Kristin Halvorsen: The collaboration between Russia and Norway in the north connected to our common border has increased tremendously. Just some few years back it was really hard for Russians to come to Norway and the other way around. And I think that we are collaborating well in the Arctic Council and about environmental questions too. It is not that much affected by the conflict between Russia and NATO, as we could fear because it is really very important that we have an open dialogue with the Russians in the Arctic.
Andreas Raspotnik: So is it fair to say that Norway and Russia follow a very pragmatic and cooperative Arctic approach?
Kristin Halvorsen: That is my experience so far. We hope that we will continue because we have a lot of common issues that we have to solve. We have a lot of knowledge that is very important to be open both to Russia, to Norway and all the other members of the Arctic Council.
Andreas Raspotnik: During the last years “big data” has become a key term in our digital understanding of data collection and data management. Companies such as Facebook or Google have opened necessary server farms in Sweden and Finland in order to save energy based on the region’s colder climate. But also in Iceland businesses are putting much effort into the development of so-called “green data centres”. According to your opinion, could the Arctic or the broader north in general serve as a blueprint for related global considerations?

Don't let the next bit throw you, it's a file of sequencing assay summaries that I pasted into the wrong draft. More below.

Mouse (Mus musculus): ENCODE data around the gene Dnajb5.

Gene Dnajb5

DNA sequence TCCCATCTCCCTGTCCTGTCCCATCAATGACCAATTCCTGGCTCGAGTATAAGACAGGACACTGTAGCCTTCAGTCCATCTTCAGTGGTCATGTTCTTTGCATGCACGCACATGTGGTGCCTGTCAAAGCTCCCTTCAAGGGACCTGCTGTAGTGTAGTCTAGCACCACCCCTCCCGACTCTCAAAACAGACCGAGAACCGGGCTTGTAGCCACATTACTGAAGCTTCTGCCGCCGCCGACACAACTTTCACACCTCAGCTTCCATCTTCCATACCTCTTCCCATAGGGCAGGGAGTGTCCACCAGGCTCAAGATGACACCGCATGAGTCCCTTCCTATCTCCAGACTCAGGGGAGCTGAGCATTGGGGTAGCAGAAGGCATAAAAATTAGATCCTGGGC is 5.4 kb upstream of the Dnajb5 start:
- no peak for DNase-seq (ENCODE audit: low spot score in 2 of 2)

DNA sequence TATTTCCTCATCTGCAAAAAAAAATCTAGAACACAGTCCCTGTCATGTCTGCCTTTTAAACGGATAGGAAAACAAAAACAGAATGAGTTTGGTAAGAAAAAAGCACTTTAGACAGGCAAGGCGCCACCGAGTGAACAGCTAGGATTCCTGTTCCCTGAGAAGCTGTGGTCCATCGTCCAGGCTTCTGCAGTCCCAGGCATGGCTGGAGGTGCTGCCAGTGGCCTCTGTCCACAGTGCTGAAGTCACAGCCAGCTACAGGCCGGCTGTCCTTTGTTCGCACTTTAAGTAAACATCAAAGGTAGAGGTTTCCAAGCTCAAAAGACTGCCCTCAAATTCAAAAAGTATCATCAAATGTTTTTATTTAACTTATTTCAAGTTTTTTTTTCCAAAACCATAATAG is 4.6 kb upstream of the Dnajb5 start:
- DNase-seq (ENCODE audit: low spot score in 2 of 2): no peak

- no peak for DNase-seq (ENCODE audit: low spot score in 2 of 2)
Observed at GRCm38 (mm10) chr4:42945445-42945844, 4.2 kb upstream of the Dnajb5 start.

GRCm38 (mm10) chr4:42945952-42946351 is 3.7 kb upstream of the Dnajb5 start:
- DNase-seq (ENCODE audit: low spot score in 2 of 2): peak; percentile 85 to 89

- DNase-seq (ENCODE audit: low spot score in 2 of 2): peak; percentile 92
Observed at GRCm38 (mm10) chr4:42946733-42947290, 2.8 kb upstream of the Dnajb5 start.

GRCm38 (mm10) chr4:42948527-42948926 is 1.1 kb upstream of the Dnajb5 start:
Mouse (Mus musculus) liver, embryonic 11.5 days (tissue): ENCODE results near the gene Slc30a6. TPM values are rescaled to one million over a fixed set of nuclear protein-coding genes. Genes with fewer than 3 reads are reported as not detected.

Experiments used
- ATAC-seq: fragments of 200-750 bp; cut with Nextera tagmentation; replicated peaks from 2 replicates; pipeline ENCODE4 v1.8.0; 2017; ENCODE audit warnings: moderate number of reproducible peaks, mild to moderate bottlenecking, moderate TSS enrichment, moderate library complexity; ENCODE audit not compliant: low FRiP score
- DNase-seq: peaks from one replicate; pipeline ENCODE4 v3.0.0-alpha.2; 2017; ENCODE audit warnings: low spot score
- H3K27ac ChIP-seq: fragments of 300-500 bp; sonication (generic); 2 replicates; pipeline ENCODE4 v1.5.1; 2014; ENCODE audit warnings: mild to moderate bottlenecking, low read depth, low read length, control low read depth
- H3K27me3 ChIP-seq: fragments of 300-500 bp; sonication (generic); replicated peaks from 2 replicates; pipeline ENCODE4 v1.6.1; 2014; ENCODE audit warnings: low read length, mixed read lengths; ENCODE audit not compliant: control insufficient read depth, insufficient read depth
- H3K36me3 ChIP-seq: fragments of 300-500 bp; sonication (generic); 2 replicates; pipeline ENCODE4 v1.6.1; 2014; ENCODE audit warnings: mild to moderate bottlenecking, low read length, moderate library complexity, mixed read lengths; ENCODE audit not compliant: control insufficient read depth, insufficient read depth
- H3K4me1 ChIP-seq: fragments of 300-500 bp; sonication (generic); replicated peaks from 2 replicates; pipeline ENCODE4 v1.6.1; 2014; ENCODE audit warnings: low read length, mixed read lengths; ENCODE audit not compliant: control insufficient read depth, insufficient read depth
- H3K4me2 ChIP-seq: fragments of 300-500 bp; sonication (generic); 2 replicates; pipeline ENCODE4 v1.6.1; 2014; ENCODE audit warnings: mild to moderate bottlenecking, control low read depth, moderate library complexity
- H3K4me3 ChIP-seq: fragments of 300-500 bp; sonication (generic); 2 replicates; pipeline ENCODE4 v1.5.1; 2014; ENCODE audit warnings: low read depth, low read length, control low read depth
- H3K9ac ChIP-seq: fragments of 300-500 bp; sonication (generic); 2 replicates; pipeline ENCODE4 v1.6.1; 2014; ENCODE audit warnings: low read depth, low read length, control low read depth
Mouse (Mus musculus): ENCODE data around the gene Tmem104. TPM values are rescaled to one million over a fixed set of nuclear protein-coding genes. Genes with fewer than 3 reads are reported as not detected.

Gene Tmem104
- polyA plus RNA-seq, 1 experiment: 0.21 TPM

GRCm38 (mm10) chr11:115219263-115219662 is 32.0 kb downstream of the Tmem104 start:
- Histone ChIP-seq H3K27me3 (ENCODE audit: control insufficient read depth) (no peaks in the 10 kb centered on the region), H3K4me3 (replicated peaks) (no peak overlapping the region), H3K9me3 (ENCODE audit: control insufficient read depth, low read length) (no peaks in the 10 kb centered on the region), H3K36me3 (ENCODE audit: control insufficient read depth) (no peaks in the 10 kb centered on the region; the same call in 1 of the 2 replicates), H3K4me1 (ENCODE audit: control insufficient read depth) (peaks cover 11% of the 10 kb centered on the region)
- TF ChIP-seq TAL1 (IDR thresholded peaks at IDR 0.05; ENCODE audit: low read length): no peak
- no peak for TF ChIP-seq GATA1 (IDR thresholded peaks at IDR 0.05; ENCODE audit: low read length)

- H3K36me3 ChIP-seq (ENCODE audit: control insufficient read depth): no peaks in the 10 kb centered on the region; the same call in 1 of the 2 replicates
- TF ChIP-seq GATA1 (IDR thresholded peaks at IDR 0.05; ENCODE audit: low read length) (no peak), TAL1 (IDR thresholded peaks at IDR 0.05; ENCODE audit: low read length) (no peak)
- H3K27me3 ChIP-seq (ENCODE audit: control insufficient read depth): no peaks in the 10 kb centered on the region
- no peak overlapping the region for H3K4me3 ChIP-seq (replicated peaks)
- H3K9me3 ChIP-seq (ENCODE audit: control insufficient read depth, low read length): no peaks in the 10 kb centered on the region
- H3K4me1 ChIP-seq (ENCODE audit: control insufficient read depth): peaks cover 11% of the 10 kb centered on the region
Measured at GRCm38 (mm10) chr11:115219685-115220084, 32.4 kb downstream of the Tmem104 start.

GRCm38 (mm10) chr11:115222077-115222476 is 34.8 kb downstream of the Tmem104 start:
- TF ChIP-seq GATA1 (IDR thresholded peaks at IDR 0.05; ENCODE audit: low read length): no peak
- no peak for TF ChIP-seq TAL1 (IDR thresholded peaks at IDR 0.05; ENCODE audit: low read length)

Kristin Halvorsen: Well, I think it is interesting. As you know we have the Svalbard International Seed Vault. That is not for business purposes that is more like to store and preserve genetic materials for humanity but it is interesting because it is placed on Svalbard because of the climate. But I think that we have to be very careful when it comes to Svalbard and the most northern part of the Arctic region. It is another discussion when we discuss the north of Sweden, Finland or Iceland. But we have to be careful in this area because all kinds of activities have a footprint and either when it comes to global emission or when it comes to other kinds of activities. Because this part of the world is so vulnerable I don’t think that this is the one solution for business activity in the north; it can be interesting if we do it wisely and consider all consequences.
Andreas Raspotnik: Coming to our last two questions: Can you shortly describe CICERO’s current Arctic engagement and your related plans for the future?